The bright light in the distance doesn’t mean you’re at the other side. Partway through the dark cave, you’ll stop at a walkway. This is your chance to see the cave’s stunning formations up close, as colored lights give the fascinating stalactites and stalagmites an otherworldly glow.
Back in the boat, you’ll continue to the cave’s largest chamber — 300 feet wide and 330 feet tall — before exiting into the blazing sunshine on the other side of the cave. Here, you can break for lunch or a snack and relax before making the return trip at an exhilarating speed. It’s best to visit Konglor Cave during the dry season, from November to April.
3. Tham Nam, the Water Cave
Famous for outdoor adventure and natural beauty, Vang Vieng boats karst formations packed with visitor-friendly caves. The Water Cave, four miles north of town, is the perfect place to cool off on a hot day.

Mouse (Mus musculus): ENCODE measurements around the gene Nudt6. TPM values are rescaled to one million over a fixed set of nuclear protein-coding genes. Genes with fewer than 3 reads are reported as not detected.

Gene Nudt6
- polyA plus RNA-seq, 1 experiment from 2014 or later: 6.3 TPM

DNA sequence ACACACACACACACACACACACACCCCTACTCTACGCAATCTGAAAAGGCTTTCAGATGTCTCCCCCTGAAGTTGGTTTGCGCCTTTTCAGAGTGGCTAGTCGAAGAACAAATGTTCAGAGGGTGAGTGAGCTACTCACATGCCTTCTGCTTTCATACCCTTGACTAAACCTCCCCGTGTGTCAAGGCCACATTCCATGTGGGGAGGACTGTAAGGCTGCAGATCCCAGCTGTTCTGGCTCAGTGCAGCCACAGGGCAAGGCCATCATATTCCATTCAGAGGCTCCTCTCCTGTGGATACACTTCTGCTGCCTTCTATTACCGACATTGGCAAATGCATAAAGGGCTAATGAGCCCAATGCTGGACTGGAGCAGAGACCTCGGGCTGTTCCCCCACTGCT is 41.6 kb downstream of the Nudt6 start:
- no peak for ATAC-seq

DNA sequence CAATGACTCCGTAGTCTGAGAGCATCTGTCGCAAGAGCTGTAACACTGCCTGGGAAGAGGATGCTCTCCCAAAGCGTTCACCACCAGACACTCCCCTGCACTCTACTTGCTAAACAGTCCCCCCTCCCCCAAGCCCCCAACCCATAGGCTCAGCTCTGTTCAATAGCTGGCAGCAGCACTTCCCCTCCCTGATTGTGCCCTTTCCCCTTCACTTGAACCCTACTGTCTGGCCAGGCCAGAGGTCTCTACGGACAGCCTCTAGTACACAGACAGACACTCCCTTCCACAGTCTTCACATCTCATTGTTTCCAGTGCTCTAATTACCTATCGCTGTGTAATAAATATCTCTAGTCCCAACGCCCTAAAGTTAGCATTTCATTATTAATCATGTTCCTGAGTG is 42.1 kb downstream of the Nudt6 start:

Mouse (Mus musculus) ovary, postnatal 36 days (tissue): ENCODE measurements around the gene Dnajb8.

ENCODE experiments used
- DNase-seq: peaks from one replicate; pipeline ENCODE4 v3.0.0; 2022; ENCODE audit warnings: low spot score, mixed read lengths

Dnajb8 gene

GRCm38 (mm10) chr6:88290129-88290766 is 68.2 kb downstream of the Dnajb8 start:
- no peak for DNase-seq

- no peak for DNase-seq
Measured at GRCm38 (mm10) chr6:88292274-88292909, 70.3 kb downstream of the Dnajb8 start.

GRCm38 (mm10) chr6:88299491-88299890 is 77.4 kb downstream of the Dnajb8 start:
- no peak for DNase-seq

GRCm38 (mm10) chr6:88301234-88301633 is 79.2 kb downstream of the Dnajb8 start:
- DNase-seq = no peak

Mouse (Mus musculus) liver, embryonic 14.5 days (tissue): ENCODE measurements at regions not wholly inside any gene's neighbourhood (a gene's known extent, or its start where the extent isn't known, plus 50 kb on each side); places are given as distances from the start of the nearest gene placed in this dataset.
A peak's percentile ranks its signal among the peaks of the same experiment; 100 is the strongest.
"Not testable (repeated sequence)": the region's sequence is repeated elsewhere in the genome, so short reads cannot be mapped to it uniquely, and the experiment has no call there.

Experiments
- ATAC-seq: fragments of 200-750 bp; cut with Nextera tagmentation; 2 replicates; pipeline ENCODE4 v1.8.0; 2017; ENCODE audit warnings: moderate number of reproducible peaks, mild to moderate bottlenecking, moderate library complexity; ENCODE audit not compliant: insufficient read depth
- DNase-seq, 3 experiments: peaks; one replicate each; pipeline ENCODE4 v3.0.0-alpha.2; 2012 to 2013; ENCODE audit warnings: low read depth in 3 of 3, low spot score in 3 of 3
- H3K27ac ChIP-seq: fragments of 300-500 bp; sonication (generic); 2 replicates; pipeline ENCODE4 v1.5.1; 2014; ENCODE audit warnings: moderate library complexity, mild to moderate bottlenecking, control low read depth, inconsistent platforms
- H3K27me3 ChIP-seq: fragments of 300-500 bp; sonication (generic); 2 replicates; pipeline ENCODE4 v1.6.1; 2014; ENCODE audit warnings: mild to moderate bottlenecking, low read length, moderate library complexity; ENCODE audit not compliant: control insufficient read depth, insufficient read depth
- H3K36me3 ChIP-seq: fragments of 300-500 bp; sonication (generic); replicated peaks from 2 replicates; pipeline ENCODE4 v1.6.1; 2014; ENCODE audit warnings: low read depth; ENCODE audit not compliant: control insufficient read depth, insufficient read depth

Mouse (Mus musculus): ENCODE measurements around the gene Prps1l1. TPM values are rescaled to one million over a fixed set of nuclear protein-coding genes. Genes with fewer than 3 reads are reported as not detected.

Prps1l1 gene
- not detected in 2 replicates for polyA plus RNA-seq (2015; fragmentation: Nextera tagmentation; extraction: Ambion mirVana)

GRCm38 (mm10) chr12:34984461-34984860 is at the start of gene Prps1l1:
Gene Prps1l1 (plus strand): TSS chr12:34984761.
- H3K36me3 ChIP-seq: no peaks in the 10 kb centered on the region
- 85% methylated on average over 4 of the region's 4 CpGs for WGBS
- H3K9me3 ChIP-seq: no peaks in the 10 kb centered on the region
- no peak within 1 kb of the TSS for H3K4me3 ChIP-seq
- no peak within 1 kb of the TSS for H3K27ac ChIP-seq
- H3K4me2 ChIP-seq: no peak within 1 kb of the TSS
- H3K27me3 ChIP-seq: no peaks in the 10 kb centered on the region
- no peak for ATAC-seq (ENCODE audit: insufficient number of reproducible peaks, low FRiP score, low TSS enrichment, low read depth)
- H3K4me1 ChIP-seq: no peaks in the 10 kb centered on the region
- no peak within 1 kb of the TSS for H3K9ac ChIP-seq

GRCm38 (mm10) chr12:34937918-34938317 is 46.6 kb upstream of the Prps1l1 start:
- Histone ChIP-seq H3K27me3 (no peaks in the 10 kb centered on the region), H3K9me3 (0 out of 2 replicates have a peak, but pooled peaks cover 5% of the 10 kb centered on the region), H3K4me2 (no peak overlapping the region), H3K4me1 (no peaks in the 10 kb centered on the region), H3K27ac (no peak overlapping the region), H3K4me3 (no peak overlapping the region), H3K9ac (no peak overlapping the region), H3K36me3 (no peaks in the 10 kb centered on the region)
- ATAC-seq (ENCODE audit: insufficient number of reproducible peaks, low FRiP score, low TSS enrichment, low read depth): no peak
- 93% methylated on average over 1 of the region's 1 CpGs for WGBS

Rent an inner tube, headlamp, and a drybag for your valuables at the entrance, and make your way into the pool at the mouth of the cave. From there, you’ll follow your guide through the flooded cave. Floating on an inner tube, you’ll pull your way through the narrow passageway using a rope attached to the cave walls. Illuminated only by your headlamp, the cave has a spooky atmosphere if you’re alone. When the cave gets jammed with inner tubes and tourists, the splashing and laughing make for a different kind of enjoyment.
Arrive early to avoid crowds, and wear footwear you don’t mind getting wet — you’ll have to wade through the water to get your tube over the shallow patches. The best time to visit is at the beginning or end of the dry season when the water level in the cave is ideal. Not so high that your head bumps on the ceiling and not so low that your tube drags on the bottom.
4. Vieng Xai Caves
Within the mountains of Laos’ northern Houaphan Province, you’ll find the Vieng Xai caves, a sprawling subterranean complex known as the “Hidden City.” During the 1960s, these caves housed over 20,000 people, including civilians and Pathet Lao soldiers. The caves provided protection from the live ammunition dropped over Laos during the Vietnam War bombing campaign.